many researchers have come to view schizophrenia as a cognitive disorder ...

The prime directive of pharmaceutical research is that disease is its only legitimate target. Pharma can't set out to develop drugs to enhance the healthy, only to treat the unwell. So if new drugs that enhance cognition in the healthy appear, they are likely to do so as by-products of research into treatments for illness, particularly major diseases on which research funding is concentrated.

Alzheimer's Disease, the epitome of cognitive degradation, is the most obvious example. It's less well appreciated that over the past thirty years, many researchers have come to view schizophrenia as a cognitive disorder too. 

The established drug treatments for schizophrenia are directed at its 'positive symptoms', a muted and somewhat incongruous modern term for what used to be called madness. Schizophrenia is marked out by its delusions, paranoia and hallucinations, especially of voices; but these are only the dramatic manifestations of a disorder whose most pervasive impacts arise from its dulling effects upon cognition and mood. Memory, language, attention, processing speed and planning are among the functions it damages.
'The florid problems can be relatively well treated by the drugs that we have now,' says Barbara Sahakian, whose work at the University of Cambridge on cognitive enhancers is geared towards improving cognition in psychiatric disorders. 'Those will treat those hallucinations and delusions, but the patient is still left with a really severe impact on their cognition, and it's that impact that causes them not to be able to go back to university or work.' Thomas Insel, Director of the US National Institute of Mental Health (NIMH), has observed that the disability caused by schizophrenia results more from the 'under-recognized and treatment-refractory' cognitive deficits than from the more obvious 'positive symptoms'.

In this cognition-centred view, schizophrenia is a neurodevelopmental disorder whose cognitive effects appear early in life. Many people with the underlying condition grow up without suffering serious mental disturbance, but as others go through early adulthood, the cognitive impairments provoke the psychotic symptoms that lead to a diagnosis of schizophrenia. Whether they will continue to do so is an open question: Insel suggests that 'what we have labelled schizophrenia for the past century may be many different disorders with different outcomes'.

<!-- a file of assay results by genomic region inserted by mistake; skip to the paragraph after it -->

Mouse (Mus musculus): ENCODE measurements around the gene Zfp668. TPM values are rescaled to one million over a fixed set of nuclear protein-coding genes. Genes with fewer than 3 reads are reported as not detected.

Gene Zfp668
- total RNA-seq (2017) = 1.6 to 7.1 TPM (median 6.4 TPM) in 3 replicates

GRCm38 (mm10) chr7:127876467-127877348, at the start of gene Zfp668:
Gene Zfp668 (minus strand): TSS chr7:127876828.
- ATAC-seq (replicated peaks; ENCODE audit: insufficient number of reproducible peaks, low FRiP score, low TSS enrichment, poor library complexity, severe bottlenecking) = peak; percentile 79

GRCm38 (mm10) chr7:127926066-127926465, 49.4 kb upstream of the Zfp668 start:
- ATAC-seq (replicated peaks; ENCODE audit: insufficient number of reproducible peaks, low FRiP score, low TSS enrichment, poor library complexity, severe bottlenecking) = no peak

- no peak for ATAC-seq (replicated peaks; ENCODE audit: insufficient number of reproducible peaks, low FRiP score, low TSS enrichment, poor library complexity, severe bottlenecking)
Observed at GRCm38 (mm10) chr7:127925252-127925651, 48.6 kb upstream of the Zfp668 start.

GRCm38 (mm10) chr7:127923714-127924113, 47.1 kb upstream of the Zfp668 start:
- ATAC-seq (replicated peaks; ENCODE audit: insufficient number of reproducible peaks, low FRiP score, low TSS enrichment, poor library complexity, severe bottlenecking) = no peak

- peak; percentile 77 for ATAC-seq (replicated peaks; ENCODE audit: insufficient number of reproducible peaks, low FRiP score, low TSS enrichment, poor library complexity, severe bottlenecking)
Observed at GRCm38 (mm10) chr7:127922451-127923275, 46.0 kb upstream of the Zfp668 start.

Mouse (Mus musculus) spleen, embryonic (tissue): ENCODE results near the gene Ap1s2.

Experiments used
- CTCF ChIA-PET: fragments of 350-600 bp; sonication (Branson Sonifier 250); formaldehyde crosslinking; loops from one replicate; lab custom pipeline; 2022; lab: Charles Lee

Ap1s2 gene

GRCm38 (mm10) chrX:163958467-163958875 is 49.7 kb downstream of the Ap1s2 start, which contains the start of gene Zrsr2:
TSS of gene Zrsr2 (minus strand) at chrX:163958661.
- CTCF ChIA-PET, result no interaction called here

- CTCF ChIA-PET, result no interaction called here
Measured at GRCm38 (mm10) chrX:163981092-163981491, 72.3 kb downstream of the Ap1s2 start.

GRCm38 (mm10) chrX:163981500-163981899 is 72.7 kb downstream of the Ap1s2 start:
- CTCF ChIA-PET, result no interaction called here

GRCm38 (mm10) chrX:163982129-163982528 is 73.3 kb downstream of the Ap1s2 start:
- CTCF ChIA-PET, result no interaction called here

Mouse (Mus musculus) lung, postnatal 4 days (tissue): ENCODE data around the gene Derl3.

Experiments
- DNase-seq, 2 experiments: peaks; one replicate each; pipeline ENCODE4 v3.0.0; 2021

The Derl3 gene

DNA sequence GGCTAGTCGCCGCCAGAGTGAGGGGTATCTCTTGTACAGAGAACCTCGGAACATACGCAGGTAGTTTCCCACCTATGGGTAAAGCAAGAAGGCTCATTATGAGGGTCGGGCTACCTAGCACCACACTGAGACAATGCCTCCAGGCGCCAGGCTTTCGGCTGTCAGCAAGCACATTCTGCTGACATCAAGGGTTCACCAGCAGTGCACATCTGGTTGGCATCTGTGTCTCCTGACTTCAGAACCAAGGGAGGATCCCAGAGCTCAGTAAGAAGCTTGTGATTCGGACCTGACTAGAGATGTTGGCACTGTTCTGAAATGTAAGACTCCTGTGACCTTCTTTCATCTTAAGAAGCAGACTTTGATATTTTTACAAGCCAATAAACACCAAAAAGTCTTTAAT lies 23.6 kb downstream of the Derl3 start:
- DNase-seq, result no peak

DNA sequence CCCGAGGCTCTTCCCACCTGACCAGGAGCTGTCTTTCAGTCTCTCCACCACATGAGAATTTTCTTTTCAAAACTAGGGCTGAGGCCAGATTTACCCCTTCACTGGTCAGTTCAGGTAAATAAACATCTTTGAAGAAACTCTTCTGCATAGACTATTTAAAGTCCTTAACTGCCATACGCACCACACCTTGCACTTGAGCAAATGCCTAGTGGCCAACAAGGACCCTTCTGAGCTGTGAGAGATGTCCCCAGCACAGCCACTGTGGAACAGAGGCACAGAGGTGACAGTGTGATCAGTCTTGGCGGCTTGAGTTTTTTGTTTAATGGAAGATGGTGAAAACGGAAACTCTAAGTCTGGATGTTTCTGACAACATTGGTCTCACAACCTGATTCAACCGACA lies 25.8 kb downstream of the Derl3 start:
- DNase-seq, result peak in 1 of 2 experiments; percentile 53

The cognitive damage will persist, however, until new drugs or other approaches emerge. And so will the consequences. One study, published in 2007, found that only 13% of people with schizophrenia surveyed in Britain were employed: the likelihood of being in work was less than a fifth of that for the population as a whole. A study of death rates in Sweden found that the lives of men with schizophrenia are likely to be fifteen years, and those of women with the condition twelve years, shorter than the national average.
With such a profile, of precarious social position and early death, it's perhaps not surprising to find that people with schizophrenia smoke much more than people in general. The rates are consistently high – often double those of the general population, or more. They have also been found to be higher in schizophrenia patients than among people diagnosed with bipolar disorder or depression, suggesting that they express a neurochemical relationship between nicotine and psychiatric disorder that is peculiar to schizophrenia. Many researchers suspect that people with schizophrenia smoke to try and clear their minds. There is some evidence that this toxic self-medication has the desired effect, offsetting deficits in working memory and attention.
A cognitive enhancer without the tar and the addiction would be far preferable, of course. Amy Arnsten, who views schizophrenia as a disorder of the prefrontal cortex, is optimistic about the prospects. 'What we're really striving for is to understand the molecular influences on prefrontal circuits that are most afflicted in schizophrenia so we can come up with intelligent strategies for treatment,' she says. 'My guess is that work will also yield things that so-called normal individuals might use to optimise their cognition.'
Nicotine acts on the nervous system through receptors, named after it, that control the activity of the neurotransmitter acetylcholine. Arnsten's team at Yale has discovered that a particular type of nicotinic receptor, designated α7, enables prefrontal circuits to communicate. 'Acetylcholine is what normally stimulates these receptors, and it is released when we are awake but not when we are in deep sleep. We think the reason we're unconscious when we're asleep is there's no cholinergic stimulation of these receptors. You add acetylcholine when we wake up, and now the circuits can talk to each other.

Arnsten thinks 'a lot of the cognitive-enhancing effects of cigarette smoking is probably involving this receptor, and we've know for many years that this is a receptor that can be genetically altered in families with schizophrenia. You can imagine if this receptor's not working, you would be less conscious; you would not be able to bring these circuits on line. We think this might help to explain why so many patients with schizophrenia smoke so much.'

The α7 receptor does not appear to be implicated in nicotine addiction, suggesting that α7-stimulating agents might not stimulate the same kind of compulsion in their users. Several companies are trying to develop such drugs, Arnsten says. Even if, as she would expect, the cognitive effects were much greater on people with schizophrenia than those without, the implications are remarkable. A smart successor to nicotine? It could be bigger than caffeine.